Monday, October 5, 2009

MDF Horseshoes

I've been trying to get a little side project finished up in time for R2LA. R2's horseshoes (the assemblies on the outside of the shoulders) are one of the trickiest parts to build yourself. The options out there are aluminum, or a styrene laser cut pack with layers, or build it yourself. I did a pair with PVC that had potential, but some alignment issues and glue problems didn't work out. I got the idea to do them in MDF from Jamie McShan. The problem is all the little grooves on the inside and the recessed pockets. All are hard to cut precisely. If you build up the horseshoes with layers of material there are alignment problems and lots of work.

So I've been scheming for a long time about a way to do them with a single piece of MDF and some clever cuts with the router. Here's the results. These are good. They are better than the set that I built for my own droid. I don't know if there's a need for them, but I'm going to take them to R2LA and see if people are interested in them. If so, I think I can mass produce them quite a bit cheaper than the aluminum ones. The other advantage would be that I could offer mine frequently. The machine shop runs for aluminum horseshoes in the club are relatively rare. Check it:

My digital camera doesn't do well with super closeups, but you can tell here that the grooves are all really clean. This is the pay off for using a single piece of MDF (1" thick). I don't have to stack, glue, and line up 8 pieces. I'm using a router, the router table, and a 1/8" slot cutting bit with a big roller bearing on it that limits the depth to 1/8" deep. So once the router is set up, it's easy to just ream these around against the bearing and mill the groove out. In fact, it take's longer to set the router up than to actually do the cutting. One trick for efficiency that I want to pursue is building up several slot cutters with 1/8" spacers in between them, so I can do all the grooves with one pass through the router. But that will be a refinement of the process later.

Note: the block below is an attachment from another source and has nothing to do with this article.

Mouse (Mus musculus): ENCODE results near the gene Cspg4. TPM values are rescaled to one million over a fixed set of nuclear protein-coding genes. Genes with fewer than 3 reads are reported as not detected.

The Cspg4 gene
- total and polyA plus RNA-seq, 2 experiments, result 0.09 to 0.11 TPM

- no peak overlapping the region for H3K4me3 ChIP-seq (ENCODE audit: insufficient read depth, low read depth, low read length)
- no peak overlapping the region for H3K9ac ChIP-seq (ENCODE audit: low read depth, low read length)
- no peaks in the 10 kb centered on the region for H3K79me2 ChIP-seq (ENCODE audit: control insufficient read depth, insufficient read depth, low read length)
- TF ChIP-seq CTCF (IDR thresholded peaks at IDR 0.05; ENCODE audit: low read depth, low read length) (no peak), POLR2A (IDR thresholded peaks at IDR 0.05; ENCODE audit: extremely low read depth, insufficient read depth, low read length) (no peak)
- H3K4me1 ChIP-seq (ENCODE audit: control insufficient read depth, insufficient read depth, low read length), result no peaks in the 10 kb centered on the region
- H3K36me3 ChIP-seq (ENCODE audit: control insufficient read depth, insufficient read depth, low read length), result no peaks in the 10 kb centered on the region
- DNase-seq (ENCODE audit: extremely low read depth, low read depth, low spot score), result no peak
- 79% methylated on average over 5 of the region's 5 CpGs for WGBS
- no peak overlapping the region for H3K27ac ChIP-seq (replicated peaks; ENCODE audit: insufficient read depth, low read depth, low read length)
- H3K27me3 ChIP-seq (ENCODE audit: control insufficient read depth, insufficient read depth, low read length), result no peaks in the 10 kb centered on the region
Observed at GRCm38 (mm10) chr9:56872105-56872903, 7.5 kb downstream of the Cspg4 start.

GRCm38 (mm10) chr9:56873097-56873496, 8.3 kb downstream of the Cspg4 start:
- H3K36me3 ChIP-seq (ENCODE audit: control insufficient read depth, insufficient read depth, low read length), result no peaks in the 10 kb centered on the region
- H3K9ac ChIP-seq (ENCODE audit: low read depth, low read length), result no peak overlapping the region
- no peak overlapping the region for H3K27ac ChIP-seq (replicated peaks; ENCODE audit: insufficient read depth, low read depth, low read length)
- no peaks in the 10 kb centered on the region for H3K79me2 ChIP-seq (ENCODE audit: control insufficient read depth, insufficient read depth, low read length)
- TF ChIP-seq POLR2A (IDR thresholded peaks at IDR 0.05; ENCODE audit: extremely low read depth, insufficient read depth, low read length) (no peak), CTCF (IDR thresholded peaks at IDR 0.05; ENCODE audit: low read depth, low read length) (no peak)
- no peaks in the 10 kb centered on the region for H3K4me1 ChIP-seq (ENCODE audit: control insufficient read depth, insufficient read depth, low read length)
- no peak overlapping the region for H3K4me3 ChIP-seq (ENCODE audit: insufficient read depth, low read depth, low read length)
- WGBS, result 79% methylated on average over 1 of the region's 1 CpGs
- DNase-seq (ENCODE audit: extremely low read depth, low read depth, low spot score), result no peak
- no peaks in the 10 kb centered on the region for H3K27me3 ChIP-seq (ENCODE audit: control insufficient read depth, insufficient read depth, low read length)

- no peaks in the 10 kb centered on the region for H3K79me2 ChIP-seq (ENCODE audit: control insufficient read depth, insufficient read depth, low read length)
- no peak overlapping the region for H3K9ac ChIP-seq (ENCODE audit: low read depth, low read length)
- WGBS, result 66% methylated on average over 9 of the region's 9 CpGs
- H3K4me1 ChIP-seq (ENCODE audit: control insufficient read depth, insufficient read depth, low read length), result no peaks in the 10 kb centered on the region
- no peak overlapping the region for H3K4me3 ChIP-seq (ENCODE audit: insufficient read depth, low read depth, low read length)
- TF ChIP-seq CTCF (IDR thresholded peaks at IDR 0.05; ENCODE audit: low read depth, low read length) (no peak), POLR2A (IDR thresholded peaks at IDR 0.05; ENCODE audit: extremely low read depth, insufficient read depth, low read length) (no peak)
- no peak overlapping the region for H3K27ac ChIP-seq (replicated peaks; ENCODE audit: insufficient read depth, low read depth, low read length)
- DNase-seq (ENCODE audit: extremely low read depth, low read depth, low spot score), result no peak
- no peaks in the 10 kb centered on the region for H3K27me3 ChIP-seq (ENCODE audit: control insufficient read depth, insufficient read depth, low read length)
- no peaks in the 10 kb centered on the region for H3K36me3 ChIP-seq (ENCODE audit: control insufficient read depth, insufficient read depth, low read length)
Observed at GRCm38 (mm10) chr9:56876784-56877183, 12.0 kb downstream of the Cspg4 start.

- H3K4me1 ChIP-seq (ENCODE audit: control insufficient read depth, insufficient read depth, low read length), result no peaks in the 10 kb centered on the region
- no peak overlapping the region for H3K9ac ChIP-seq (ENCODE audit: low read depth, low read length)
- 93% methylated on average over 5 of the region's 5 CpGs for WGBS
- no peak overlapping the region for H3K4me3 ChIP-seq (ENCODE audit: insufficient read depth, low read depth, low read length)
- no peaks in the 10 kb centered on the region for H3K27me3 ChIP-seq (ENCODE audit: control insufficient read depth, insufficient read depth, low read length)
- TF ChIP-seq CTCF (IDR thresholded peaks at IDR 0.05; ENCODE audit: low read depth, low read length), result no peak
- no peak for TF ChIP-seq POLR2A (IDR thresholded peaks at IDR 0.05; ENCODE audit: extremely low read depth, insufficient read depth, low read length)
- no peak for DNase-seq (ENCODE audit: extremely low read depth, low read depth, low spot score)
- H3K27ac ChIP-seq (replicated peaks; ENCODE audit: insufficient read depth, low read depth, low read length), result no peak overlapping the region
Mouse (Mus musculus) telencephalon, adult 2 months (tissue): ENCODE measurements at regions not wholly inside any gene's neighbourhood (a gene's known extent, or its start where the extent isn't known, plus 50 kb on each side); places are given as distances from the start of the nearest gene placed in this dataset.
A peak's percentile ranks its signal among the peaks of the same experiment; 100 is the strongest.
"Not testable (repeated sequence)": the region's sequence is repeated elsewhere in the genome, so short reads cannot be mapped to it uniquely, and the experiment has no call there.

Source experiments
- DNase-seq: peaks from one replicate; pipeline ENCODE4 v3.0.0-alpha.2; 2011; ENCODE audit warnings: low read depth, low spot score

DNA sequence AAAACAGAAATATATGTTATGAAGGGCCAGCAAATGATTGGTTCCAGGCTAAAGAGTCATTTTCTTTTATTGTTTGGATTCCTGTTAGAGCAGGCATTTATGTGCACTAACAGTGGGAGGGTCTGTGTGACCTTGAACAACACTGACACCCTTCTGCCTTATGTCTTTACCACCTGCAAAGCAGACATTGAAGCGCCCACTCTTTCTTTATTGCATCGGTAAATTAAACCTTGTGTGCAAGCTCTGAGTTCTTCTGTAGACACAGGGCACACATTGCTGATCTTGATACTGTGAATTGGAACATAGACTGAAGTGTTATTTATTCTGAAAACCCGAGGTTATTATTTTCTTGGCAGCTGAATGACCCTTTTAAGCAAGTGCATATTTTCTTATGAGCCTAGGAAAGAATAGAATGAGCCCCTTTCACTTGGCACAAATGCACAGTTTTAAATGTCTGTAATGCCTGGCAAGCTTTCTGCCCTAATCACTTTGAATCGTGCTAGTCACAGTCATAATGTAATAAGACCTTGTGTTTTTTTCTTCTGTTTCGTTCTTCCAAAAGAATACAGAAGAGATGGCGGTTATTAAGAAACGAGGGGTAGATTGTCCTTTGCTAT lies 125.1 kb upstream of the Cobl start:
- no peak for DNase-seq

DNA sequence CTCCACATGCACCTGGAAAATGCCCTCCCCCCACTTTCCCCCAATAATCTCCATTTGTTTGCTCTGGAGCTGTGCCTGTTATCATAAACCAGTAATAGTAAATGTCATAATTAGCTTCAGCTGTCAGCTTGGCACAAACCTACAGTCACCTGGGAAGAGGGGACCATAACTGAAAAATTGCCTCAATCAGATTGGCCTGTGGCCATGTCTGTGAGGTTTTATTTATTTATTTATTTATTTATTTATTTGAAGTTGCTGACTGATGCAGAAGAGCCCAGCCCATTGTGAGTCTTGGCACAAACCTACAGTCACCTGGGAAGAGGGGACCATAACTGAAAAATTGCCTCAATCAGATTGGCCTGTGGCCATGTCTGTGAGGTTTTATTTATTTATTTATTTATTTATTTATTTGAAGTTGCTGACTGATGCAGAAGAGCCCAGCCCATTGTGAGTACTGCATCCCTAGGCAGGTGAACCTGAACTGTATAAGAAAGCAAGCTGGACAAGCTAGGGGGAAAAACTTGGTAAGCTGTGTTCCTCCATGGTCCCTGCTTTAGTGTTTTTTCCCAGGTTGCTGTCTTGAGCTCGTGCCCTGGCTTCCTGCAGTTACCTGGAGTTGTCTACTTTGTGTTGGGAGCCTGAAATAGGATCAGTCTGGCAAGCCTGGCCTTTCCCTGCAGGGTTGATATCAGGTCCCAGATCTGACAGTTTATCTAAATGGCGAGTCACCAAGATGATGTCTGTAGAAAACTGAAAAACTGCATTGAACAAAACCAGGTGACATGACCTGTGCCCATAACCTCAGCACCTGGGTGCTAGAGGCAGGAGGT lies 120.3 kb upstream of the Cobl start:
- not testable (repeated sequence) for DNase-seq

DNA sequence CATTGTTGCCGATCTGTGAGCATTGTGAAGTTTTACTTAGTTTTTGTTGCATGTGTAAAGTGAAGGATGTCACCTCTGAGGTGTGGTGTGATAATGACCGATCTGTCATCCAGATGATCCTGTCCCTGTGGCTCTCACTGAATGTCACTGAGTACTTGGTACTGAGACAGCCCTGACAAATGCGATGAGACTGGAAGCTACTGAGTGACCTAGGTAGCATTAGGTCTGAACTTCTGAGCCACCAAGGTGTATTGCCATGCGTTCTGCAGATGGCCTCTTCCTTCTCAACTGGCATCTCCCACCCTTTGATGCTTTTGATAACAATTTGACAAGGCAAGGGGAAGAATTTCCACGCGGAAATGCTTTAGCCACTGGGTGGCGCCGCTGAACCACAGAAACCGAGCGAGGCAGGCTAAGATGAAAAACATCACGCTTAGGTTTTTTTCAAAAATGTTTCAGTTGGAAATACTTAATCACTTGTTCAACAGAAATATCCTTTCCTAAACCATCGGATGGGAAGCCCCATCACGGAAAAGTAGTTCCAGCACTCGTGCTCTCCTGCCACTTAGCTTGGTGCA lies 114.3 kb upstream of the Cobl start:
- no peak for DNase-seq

Here's the backside. On this pass through the router, you run the piece all the way around. The result is the shim that holds the horseshoe out from the shoulder.

I've made a stack of these and I'll see if there's interest in LA. I think they will all sell immediately, or they will be ignored because people really want aluminum.

It's taken a bunch of development to get to where I can make these, so I hope that it won't be wasted. I think there are going to be some builders out there who are limited on space and shop tools for building stuff like this, and who don't want to spend all the money on aluminum.

The trick on these now is painting. The MDF soaks up a lot of primer, so that takes several passes and some light sanding with 320 grit, or so. Then the order of white and silver paint matters. It's better to paint these white, or at least paint the top faces and edges white. And then it's not too hard to go back and mask all the white off leaving the soon to be silver parts exposed. Then lots of light passes with Rustoleum metallic silver gave me some good results. But it takes patience to get a good coat of it down into all the grooves, the pockets, and around the shim.

Mounting can be done in the back of the recessed pockets. There's enough room to hide a screw that goes right into the shoulder, and then the shoulder buttons or the shoulder details cover the screw head up. You can see the results in some of my earlier posts. If I start selling these to the club, I'll put up an organized post about the whole process. Email me for more details about cutting them, if you're interested.

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